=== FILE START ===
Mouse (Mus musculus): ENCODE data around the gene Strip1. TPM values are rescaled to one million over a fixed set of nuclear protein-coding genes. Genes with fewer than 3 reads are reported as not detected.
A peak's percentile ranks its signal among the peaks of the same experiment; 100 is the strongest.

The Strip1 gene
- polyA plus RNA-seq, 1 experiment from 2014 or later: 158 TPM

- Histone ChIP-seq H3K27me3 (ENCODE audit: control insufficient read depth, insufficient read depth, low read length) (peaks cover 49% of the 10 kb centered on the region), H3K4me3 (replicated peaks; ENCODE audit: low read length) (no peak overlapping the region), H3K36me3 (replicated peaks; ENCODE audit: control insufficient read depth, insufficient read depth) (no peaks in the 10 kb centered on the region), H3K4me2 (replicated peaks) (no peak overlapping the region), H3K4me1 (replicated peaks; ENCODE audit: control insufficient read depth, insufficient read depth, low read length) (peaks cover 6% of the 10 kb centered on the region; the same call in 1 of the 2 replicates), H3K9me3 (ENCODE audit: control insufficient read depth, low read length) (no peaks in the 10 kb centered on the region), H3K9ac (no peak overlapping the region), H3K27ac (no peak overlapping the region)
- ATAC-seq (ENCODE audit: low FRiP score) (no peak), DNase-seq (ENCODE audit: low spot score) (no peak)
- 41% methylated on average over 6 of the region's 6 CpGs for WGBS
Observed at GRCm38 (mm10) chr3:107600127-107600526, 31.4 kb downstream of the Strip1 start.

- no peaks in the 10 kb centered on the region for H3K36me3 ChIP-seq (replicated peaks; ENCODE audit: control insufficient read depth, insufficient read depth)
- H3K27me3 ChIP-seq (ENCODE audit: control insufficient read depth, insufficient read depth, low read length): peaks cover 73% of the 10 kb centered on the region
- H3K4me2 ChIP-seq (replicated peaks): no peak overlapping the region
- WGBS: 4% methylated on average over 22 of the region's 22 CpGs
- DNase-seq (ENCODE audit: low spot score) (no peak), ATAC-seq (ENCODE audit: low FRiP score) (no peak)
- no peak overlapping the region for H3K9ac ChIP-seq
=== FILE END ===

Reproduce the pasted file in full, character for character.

Mouse (Mus musculus): ENCODE data around the gene Strip1. TPM values are rescaled to one million over a fixed set of nuclear protein-coding genes. Genes with fewer than 3 reads are reported as not detected.
A peak's percentile ranks its signal among the peaks of the same experiment; 100 is the strongest.

The Strip1 gene
- polyA plus RNA-seq, 1 experiment from 2014 or later: 158 TPM

- Histone ChIP-seq H3K27me3 (ENCODE audit: control insufficient read depth, insufficient read depth, low read length) (peaks cover 49% of the 10 kb centered on the region), H3K4me3 (replicated peaks; ENCODE audit: low read length) (no peak overlapping the region), H3K36me3 (replicated peaks; ENCODE audit: control insufficient read depth, insufficient read depth) (no peaks in the 10 kb centered on the region), H3K4me2 (replicated peaks) (no peak overlapping the region), H3K4me1 (replicated peaks; ENCODE audit: control insufficient read depth, insufficient read depth, low read length) (peaks cover 6% of the 10 kb centered on the region; the same call in 1 of the 2 replicates), H3K9me3 (ENCODE audit: control insufficient read depth, low read length) (no peaks in the 10 kb centered on the region), H3K9ac (no peak overlapping the region), H3K27ac (no peak overlapping the region)
- ATAC-seq (ENCODE audit: low FRiP score) (no peak), DNase-seq (ENCODE audit: low spot score) (no peak)
- 41% methylated on average over 6 of the region's 6 CpGs for WGBS
Observed at GRCm38 (mm10) chr3:107600127-107600526, 31.4 kb downstream of the Strip1 start.

- no peaks in the 10 kb centered on the region for H3K36me3 ChIP-seq (replicated peaks; ENCODE audit: control insufficient read depth, insufficient read depth)
- H3K27me3 ChIP-seq (ENCODE audit: control insufficient read depth, insufficient read depth, low read length): peaks cover 73% of the 10 kb centered on the region
- H3K4me2 ChIP-seq (replicated peaks): no peak overlapping the region
- WGBS: 4% methylated on average over 22 of the region's 22 CpGs
- DNase-seq (ENCODE audit: low spot score) (no peak), ATAC-seq (ENCODE audit: low FRiP score) (no peak)
- no peak overlapping the region for H3K9ac ChIP-seq